Buy Planet Coaster:
The sequel to the original Xenoverse released for major consoles in 2015, Dragon Ball Xenoverse 2 borrows heavily from its predecessor's action-packed, hard-hitting superhero-esque gameplay.
Arguably one of the chief reasons why the original was so popular is the fact that you get to customize your own Mary Sue and play out your favorite scenes from DBZ fanfiction—I mean, your very own protagonist, a Time Patroller charged with correcting temporal anomalies during major historical events in the Dragonball world.
Character customization is back in a big way, with an even more comprehensive suite of appearance and species options. Returning from the previous game is the exciting ability to play as traditionally villainous races, such as the diabolical Frieza species and nearly-amorphous Majin... blob-things.
Naturally, each race has its own strengths and weaknesses: Earthlings have balanced stats for both offense and defense, and their natural pluckiness means their Ki refills automatically. The warrior tribe Saiyans get stronger when their health is low, and their stats rise each time they revive. The Namekians have an impressive stamina and are able to regenerate lost health when things get dire, and so on.
As they skill up, each race has the potential to transform into even more powerful and visually impressive forms, adding a lot more incentive to the usual humdrum RPG “your stats have increased by +1, grats” mechanic. Interestingly, not all races have separate genders, but for those who do, the genders differ in strengths as well; Earthling males hit harder with their Strike Super attacks, but females are able to unleash more devastating Ki Blasts and Supers.
Even though many will spend hours getting lost in character creation, the core of Xenoverse's gameplay lies in the art of hard-hitting, 3D aerial brawling combat that's been a hallmark of the Dragonball franchise.
Buy Dragon Ball Xenoverse 2:
My first visit to Animal Crossing was on the good ol' Nintendo Gamecube, where I spent many happy hours tweaking and resetting my console clock so I could fast-forward tree growth and snag all the fun seasonal events and loot my neighbors had to offer.
Hey, don't judge. I loved me some phat seasonal lewts. Just don't tell Tortimer.
Heh heh heh... horf!
Happy Home Designer takes the beloved, multi-console Animal Crossing formula and...throws most of it out the window. Like its title suggests, HHD is not so much a full-blown Animal Crossing game like New Leaf. Instead, players are employees (instead of indentured servants) at Nook's Homes in New Town.
Nook's Homes sees a lot of customers each day, and it's your job to see to their interior design needs. Each customer will request a theme, and you get to put together the interior with the help of an extensive catalog of furniture, carpet, and wallpaper while staying in budget. In the case of new residents to town, you also get to pick the spot where they will build their home.
Compared to previous Animal Crossing games, the catalog of home furnishings and decorative items has been significantly expanded, and is now helpfully sorted into specific themes to make it easier on you to put together the perfect home. New furnishings are unlocked as you become more successful at your job and the population of New Town blossoms. Eventually, you'll get requests to help customize other buildings in town, such as the bridge and the school.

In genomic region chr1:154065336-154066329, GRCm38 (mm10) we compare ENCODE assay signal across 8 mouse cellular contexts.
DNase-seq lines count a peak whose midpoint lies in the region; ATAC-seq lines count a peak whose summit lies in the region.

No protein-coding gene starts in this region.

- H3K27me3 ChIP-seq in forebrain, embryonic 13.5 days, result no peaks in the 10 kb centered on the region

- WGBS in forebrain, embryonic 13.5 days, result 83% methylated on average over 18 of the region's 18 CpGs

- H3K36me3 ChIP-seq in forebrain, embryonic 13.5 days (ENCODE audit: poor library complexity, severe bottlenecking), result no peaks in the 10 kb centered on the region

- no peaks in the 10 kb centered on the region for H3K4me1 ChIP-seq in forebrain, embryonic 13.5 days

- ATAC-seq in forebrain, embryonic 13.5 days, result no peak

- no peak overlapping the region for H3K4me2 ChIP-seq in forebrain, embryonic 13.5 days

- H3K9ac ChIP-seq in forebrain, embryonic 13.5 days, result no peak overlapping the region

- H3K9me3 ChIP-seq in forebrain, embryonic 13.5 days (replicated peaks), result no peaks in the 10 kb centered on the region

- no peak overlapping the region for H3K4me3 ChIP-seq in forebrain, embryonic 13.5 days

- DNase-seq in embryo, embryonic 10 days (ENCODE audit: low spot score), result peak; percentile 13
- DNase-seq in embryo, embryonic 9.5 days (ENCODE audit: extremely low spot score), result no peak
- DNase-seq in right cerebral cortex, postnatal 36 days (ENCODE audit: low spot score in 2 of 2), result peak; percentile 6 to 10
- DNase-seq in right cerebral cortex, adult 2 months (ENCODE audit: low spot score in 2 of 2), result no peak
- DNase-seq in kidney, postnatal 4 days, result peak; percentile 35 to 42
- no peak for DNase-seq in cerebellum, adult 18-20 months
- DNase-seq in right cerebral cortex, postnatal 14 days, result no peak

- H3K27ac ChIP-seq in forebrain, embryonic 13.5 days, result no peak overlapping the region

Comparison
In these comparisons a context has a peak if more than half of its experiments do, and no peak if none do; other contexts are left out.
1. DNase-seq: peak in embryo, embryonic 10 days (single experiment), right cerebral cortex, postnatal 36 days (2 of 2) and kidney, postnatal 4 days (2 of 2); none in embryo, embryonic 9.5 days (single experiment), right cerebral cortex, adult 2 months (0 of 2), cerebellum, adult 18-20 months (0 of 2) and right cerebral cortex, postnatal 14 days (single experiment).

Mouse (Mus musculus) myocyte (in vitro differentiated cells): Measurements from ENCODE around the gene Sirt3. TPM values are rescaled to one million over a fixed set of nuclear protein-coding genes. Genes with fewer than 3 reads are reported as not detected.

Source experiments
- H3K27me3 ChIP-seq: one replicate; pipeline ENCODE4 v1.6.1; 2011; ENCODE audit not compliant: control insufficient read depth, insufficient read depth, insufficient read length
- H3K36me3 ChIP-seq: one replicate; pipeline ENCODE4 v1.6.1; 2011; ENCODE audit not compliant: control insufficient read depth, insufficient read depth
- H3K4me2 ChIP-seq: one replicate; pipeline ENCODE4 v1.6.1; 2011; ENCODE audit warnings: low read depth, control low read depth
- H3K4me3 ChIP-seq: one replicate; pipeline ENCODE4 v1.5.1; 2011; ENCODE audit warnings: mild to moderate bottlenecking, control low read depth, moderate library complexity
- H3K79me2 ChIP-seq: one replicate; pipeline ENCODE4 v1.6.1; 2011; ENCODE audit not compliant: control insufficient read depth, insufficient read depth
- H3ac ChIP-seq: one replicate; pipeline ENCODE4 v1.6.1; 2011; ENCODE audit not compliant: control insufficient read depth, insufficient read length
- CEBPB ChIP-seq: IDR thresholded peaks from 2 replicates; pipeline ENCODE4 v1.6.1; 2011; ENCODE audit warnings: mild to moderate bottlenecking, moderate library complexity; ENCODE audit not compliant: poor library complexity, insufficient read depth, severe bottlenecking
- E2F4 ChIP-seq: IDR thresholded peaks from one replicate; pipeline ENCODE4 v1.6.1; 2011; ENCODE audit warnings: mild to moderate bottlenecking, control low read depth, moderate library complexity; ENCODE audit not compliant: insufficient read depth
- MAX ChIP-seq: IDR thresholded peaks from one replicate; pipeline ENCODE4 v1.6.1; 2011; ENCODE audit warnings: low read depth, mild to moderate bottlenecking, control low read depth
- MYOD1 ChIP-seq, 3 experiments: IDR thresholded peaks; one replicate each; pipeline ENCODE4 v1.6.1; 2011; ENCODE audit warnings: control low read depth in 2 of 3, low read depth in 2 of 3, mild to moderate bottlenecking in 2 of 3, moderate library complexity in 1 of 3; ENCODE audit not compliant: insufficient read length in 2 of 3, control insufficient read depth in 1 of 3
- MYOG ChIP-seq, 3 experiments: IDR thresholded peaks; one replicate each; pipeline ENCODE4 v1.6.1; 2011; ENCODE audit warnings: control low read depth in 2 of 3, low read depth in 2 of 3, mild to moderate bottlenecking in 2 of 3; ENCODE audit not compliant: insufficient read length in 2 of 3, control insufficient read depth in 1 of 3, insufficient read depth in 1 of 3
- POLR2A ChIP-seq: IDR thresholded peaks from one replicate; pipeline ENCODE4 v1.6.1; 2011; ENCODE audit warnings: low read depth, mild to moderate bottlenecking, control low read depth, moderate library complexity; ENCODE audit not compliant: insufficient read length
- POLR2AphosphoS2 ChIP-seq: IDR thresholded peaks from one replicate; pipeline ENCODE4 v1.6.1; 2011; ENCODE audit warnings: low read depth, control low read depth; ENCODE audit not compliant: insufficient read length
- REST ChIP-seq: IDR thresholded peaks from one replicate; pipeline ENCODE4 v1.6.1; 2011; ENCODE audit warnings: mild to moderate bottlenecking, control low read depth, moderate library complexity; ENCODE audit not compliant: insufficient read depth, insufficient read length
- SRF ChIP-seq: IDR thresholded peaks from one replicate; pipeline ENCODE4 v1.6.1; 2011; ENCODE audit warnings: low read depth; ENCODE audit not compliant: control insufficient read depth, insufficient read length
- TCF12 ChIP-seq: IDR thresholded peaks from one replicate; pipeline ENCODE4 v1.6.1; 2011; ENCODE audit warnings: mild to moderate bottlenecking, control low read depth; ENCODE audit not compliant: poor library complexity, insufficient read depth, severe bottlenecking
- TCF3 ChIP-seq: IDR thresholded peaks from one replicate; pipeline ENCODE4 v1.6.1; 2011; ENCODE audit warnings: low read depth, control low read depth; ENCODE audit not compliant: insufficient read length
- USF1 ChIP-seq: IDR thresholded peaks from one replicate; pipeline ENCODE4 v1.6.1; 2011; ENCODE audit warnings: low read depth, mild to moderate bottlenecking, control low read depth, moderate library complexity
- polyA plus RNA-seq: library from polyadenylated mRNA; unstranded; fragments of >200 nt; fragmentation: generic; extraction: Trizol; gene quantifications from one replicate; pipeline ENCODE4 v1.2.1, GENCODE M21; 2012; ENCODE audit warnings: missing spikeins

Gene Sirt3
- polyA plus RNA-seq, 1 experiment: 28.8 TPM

No More Tanning Booth, You Say?
Players who were dissatisfied with previous Animal Crossing games' extremely limiting character customization options will be pleased to hear this: customization has been given an extensive overhaul, and features many more options for putting together your little cartoon representation in New Town.
New clothing options are unlocked as you help out more characters; most often, the clothes that get unlocked correspond to the personality or style requested by the animal who hired you. Now, you may customize your face, hair style and color, eye color, as well as skin tone – that's right, if you've ever quirked your eyebrow at the fact that the only way you could achieve a darker skin tone in previous Animal Crossing games is to use a tanning bed (if you've never heard of this, that wasn't a joke, that stuff be real), you now have cause to rejoice.
Players will be able to alter their character's appearance in-game as well, by unlocking the Styling Machine. As an added bonus, the Styling Machine also gives you access to hairstyles of the opposite gender.
Built to Last
Much of the gameplay of Happy Home Designer involves you running around town helping redesign the homes of your animal neighbors, along with series staples like the supercool K K Slider, the weasley home insurance salesman Lyle, and the every disapproving mole miner Resetti and his brother.
HHD is the first game in the series to feature extensive amiibo integration. By using special Animal Crossing amiibo cards, players can unlock special villagers, who will drop by and request special room redesigns for premium rewards and special bonus items. And, if you also have Animal Crossing: amiibo Festival for the Wii U, you'll unlock bonuses content in both games as well.
Buy Animal Crossing: Happy Home Designer:
If you somehow managed to survive last year's holiday shopping season with your savings intact, you're one lucky individual. With numerous big budget releases recently, the AAA gaming world proves it's still performing in fine form and more than worthy of its moniker.
It's going to be one excellent year for gaming!